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Lake Oswego, Oregon

Lake Oswego is a city in northwest Oregon just south of Portland, Oregon surrounding a lake by the same name. The city is an upper-scale residential area - the median income in the 1990 census was $57,499, which was twice that of other suburbs in the greater Portland area. Housing values were also over twice as high as average, at $142,600. As of the 2000 census, the city had a total population of 35,278.

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The Clackamas Indians[?] had occupied the land now known as Lake Oswego, but foreign diseases decimated the tribes, leaving only a fraction. As white settlers arrived, they found the land under-occupied.

Prior to the influx of population via the Oregon Trail, the area between the Willamette River and Tualatin River[?] was a scattering of early pioneer homesteads and farms. Iron ore had been initially discovered in the Tualatin Valley[?] in 1841 but was not developed until 1865.

Albert Alonzo Durham[?] founded the town of "Oswego" in 1847, securing the first Donation Land Claim[?] and naming it after his New York birthplace. He also built a sawmill on Sucker Creek (now Oswego Creek[?]), the town's first industry.

In 1855, the Federal Government took Clackamas Indians and moved them to the Grand Ronde Reservation in nearby Yamhill County.

1865 saw the incorporation of the Oregon Iron Company[?], the first in a series of three companies (the other two being Oswego Iron Company[?] and Oregon Iron and Steel Company[?]) intent on making Oswego into the "Pittsburg of the West". By 1890 the industry had grown to being able to produce 12, 305 tons of pig iron, and at its peak provided employment to around 300 men.

More than just a local business endeavor, this iron industry was a vital keystone in a statewide economic strategy, controlled by a small number of Portland financiers who strove to control and monopolize all entrepreneurial ventures in the late 1800s. Control of shipping and railroads was held under the Oregon Steam Navigation Company[?] (OSN), later to become the Oregon Rail & Navigation Company[?] (OR&N). These two monopolies provided a strong and increasing demand for iron and steel as the Industrial Revolution took hold of the expanding Oregon frontier, and illustrates the importance of Oswego's role in Oregon's economic history.

Among this group of financiers were William Sargent Ladd[?], Henry Winslow Failing[?], and Henry Corbett[?]. Streets named after each of these individuals were in the original Oswego plat, emphasizing their importance in the Oswego smelter business.

The success of this industry greatly stimulated the development of Oswego, which by this time had four general stores, a bank, two barber shops, two hotels, three churches, nine saloons, a drugstore, and even an opera house.

During this early period in Oregon history, river transportation was vital to commerce and development. Principle trade proceeded from Portland to Oregon City via the Willamette River, and up the Tualatin River Valley[?] through Tualatin, Scholls[?], and Hillsboro. The thick woods and rain-muddied roads were major obstacles to travelling by land. Along the rivers of this area can still be seen the (now long abandoned) river landings, ferry stop points, and covered bridges of this period. A landing at George Rogers Park is thought to have been developed by Durham around 1850 for lumber transport, and certainly was used by the Oregon Iron Company for their Portland-bound pig iron shipments. The Tryon Creek outlet into the Willamette was a second important river landing place.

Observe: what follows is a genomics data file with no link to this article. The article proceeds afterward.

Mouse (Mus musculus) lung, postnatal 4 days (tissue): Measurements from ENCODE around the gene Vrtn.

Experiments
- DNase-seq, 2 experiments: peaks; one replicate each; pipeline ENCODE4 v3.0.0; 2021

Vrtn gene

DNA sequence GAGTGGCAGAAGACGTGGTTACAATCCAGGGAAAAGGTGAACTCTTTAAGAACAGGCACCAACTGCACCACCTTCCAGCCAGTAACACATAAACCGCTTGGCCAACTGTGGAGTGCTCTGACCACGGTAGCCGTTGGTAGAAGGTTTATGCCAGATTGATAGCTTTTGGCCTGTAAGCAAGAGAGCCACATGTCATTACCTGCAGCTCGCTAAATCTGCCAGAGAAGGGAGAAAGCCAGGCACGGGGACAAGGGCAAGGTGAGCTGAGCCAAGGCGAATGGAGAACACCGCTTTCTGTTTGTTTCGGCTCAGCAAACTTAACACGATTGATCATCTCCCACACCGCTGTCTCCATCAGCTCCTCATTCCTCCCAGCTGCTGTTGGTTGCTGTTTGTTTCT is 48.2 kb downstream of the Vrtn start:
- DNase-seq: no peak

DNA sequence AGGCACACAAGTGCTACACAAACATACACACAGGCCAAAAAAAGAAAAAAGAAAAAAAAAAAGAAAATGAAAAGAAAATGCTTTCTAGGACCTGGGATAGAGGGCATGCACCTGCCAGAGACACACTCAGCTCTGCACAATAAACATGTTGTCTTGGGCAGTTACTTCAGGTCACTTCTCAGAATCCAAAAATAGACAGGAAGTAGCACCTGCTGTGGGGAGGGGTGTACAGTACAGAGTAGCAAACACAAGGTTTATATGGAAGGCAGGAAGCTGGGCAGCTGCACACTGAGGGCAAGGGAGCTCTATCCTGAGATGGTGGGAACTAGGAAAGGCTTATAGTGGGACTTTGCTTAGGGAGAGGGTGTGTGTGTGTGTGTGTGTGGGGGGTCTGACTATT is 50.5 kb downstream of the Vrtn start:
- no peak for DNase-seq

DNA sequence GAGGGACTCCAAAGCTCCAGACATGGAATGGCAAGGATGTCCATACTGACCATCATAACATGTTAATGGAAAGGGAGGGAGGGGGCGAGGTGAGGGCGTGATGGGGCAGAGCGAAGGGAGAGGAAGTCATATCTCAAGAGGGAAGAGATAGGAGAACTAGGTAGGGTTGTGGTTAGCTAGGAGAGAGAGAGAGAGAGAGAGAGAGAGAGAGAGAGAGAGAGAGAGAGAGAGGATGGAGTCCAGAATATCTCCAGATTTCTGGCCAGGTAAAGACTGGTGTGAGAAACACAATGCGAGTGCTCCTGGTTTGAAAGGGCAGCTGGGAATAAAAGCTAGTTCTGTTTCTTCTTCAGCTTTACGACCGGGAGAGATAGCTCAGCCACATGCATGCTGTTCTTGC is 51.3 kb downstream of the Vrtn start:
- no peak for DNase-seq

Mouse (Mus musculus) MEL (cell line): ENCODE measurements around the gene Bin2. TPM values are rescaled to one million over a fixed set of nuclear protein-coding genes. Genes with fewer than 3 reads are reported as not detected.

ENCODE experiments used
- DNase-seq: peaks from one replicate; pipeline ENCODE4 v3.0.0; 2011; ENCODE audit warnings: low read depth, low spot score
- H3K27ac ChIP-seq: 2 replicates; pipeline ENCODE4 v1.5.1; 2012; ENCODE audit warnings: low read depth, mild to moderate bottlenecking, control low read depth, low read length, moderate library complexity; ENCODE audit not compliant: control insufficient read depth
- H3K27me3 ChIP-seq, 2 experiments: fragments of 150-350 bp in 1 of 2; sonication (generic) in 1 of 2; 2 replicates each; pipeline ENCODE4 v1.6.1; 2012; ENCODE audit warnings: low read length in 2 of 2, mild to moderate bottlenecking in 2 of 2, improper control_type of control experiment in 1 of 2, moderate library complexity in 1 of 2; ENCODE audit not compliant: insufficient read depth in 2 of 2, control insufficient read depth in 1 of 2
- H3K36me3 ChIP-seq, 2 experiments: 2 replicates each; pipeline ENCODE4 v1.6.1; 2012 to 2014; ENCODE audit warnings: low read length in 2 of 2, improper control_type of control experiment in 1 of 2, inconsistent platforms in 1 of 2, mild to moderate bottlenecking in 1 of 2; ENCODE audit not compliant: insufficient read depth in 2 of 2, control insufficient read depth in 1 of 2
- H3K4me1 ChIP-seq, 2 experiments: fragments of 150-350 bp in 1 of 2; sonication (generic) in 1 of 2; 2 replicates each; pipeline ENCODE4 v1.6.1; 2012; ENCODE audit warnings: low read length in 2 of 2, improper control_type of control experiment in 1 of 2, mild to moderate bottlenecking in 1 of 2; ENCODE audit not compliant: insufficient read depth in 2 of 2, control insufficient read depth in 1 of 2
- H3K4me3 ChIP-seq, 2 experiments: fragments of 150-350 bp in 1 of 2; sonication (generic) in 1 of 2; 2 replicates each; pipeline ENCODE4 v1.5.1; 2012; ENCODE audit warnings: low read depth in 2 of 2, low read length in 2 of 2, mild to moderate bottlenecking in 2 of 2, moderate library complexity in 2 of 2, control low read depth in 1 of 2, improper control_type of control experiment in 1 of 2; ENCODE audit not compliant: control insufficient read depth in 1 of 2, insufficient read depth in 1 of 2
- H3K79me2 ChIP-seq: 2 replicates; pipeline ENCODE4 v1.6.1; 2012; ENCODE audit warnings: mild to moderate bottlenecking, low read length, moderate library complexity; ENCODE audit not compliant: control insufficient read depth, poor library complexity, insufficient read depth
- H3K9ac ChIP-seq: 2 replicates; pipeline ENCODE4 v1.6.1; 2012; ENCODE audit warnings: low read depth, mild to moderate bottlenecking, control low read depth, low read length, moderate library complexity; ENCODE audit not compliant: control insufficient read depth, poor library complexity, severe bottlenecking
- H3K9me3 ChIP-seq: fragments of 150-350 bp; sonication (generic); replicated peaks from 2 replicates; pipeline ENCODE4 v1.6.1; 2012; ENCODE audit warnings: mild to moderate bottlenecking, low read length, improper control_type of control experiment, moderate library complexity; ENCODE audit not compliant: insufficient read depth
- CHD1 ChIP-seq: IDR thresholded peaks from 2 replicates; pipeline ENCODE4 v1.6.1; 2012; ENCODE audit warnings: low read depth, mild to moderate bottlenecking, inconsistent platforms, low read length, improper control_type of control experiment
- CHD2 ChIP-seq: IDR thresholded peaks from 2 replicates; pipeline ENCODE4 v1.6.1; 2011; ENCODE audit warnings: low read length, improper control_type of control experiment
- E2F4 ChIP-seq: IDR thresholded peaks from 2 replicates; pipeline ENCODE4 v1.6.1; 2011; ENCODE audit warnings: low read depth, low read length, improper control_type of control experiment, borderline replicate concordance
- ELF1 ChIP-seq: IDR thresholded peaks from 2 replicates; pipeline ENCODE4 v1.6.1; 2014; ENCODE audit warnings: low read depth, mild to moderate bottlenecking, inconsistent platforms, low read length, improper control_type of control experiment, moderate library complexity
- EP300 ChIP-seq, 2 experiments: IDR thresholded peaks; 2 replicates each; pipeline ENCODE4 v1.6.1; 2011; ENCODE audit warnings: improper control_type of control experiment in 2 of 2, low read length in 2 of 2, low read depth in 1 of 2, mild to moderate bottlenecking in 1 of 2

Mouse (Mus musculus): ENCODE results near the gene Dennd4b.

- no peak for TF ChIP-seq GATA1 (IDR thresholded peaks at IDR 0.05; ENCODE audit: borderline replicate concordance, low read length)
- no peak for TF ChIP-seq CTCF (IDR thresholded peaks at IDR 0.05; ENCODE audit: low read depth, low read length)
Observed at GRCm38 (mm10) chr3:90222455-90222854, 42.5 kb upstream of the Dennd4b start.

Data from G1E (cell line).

The railroad arrived in Oswego in 1886, providing it with a direct link to Portland. Prior to this, access to the town was limited to primitive roads and river boats. This railroad proved to be a godsend to the town as the iron industry gave way at the turn of the century, enabling it to transform itself into a residential area. The Southern Pacific Railroad[?], who had acquired the line at the end of the 19th century, widened it from narrow to standard gauge and in 1914 electrified it, thus providing rapid, clean, and quiet train access to the city of Portland through the 1920s and 1930s.

However, as a consequence of the new railroad system and easy access to cheaper and higher quality iron from the Great Lakes region, the profitability of local iron development was hampered and ultimately led to its demise as Carnegie's consolidated U.S. Steel arose.

Oregon Iron and Steel adopted to the new century by undertaking programs in land development, selling large tracks of the 24,000 acres it owned, and power, building a plant on Oswego Creek in 1905-9 and erecting power poles in subsequent years to supply power to the Oswego citizens. With the water needs of the smelters tailing off, the recreational potential of the lake and town was freed to develop rapidly.